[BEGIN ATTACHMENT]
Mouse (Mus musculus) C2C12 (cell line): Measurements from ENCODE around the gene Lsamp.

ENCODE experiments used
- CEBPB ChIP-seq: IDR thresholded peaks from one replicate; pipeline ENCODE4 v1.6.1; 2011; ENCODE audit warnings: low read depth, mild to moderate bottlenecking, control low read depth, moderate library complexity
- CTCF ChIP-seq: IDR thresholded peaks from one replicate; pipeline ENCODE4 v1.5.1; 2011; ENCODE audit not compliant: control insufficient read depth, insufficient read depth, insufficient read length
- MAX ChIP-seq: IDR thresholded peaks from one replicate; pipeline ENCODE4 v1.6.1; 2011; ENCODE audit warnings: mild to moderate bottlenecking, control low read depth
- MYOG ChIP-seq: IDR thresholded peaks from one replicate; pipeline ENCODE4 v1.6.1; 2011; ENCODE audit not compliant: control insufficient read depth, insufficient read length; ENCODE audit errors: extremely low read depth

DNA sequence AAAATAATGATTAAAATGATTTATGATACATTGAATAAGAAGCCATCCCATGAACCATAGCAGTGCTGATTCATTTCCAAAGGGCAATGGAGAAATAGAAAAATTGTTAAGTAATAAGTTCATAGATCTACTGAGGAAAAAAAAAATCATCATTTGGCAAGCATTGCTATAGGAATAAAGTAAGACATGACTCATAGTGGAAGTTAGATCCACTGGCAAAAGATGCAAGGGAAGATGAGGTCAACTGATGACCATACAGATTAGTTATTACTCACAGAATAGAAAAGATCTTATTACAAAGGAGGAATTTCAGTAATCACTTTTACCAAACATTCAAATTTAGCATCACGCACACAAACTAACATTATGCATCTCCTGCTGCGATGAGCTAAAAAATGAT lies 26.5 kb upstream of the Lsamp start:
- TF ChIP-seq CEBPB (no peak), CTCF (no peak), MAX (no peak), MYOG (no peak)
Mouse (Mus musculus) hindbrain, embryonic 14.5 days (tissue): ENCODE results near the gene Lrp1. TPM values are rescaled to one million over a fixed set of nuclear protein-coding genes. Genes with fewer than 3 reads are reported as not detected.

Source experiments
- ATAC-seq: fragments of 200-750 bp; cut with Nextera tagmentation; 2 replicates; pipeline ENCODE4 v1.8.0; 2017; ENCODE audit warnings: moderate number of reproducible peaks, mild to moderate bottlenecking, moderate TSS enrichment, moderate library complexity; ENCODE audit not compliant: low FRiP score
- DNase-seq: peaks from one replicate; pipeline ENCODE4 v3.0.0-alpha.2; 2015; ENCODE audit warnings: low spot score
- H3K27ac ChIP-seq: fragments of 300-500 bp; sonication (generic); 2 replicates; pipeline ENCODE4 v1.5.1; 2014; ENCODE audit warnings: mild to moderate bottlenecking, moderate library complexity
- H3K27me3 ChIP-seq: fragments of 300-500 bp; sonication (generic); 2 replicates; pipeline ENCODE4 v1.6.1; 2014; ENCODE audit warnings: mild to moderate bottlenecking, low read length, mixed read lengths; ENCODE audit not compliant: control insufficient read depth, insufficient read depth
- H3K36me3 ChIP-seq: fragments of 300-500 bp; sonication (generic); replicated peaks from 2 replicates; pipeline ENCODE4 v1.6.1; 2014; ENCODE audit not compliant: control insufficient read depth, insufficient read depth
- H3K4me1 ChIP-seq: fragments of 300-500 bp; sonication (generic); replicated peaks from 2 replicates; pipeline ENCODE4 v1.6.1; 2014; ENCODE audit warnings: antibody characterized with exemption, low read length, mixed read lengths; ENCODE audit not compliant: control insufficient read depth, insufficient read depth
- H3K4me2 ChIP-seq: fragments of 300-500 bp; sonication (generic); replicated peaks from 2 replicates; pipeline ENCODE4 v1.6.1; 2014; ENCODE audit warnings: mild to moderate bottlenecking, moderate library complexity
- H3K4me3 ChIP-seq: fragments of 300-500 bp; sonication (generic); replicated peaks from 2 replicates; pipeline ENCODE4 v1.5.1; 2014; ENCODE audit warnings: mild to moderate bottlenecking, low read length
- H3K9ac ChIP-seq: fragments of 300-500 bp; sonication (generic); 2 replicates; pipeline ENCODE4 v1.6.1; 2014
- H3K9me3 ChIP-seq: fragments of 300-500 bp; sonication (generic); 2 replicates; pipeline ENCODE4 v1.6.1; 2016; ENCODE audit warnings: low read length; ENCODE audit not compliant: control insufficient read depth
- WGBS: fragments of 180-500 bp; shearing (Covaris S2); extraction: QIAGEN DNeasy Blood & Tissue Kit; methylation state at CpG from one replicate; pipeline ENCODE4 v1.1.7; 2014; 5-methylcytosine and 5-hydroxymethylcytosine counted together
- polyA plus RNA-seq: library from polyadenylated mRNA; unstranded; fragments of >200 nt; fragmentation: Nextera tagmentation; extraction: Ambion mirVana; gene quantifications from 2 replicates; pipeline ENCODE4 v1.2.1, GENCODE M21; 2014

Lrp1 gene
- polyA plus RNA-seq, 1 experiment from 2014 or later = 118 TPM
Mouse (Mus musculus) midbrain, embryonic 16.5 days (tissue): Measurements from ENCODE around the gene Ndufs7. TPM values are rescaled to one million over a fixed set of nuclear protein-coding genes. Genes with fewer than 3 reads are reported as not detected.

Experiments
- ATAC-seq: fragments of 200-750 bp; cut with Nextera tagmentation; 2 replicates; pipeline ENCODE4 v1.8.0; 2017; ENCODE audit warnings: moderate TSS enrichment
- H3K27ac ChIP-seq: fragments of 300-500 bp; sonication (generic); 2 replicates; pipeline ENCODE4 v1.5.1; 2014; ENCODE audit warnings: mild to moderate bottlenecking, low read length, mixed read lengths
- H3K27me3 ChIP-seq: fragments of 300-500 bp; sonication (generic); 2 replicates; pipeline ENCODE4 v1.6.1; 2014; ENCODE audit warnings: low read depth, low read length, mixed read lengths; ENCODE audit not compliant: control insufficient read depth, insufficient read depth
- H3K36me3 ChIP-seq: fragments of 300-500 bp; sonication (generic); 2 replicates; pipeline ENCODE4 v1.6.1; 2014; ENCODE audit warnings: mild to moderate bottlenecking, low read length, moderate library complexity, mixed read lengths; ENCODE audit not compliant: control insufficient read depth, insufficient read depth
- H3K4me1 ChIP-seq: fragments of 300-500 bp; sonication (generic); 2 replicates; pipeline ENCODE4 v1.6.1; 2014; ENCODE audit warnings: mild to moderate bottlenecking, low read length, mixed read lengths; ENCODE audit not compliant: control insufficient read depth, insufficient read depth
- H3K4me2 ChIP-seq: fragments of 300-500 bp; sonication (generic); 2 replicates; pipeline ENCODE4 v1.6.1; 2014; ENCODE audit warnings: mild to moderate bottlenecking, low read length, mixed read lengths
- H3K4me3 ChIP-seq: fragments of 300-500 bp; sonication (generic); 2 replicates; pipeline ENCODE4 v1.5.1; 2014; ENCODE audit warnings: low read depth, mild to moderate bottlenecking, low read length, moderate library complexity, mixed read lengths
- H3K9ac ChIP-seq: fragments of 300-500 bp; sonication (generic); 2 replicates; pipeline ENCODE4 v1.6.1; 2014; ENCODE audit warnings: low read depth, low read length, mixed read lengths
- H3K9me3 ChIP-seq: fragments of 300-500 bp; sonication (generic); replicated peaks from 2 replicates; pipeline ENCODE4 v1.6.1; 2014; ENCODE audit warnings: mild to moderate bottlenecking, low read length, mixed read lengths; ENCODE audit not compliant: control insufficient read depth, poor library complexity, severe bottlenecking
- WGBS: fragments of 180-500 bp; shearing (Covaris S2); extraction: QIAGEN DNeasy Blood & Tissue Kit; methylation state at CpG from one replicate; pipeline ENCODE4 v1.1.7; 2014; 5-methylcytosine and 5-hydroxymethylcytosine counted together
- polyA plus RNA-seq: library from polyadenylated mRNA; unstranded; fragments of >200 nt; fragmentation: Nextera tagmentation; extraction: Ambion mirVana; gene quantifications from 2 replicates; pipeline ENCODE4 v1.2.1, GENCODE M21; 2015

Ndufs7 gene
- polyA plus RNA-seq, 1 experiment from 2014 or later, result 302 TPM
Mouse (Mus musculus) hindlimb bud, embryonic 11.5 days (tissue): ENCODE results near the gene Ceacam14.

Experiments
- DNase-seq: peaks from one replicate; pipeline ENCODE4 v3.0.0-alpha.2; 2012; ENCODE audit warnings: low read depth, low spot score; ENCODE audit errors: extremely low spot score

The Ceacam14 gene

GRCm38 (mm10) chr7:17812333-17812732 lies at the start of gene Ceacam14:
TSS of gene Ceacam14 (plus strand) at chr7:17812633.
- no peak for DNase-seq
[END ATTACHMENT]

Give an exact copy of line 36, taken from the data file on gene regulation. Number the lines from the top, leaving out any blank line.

- WGBS: fragments of 180-500 bp; shearing (Covaris S2); extraction: QIAGEN DNeasy Blood & Tissue Kit; methylation state at CpG from one replicate; pipeline ENCODE4 v1.1.7; 2014; 5-methylcytosine and 5-hydroxymethylcytosine counted together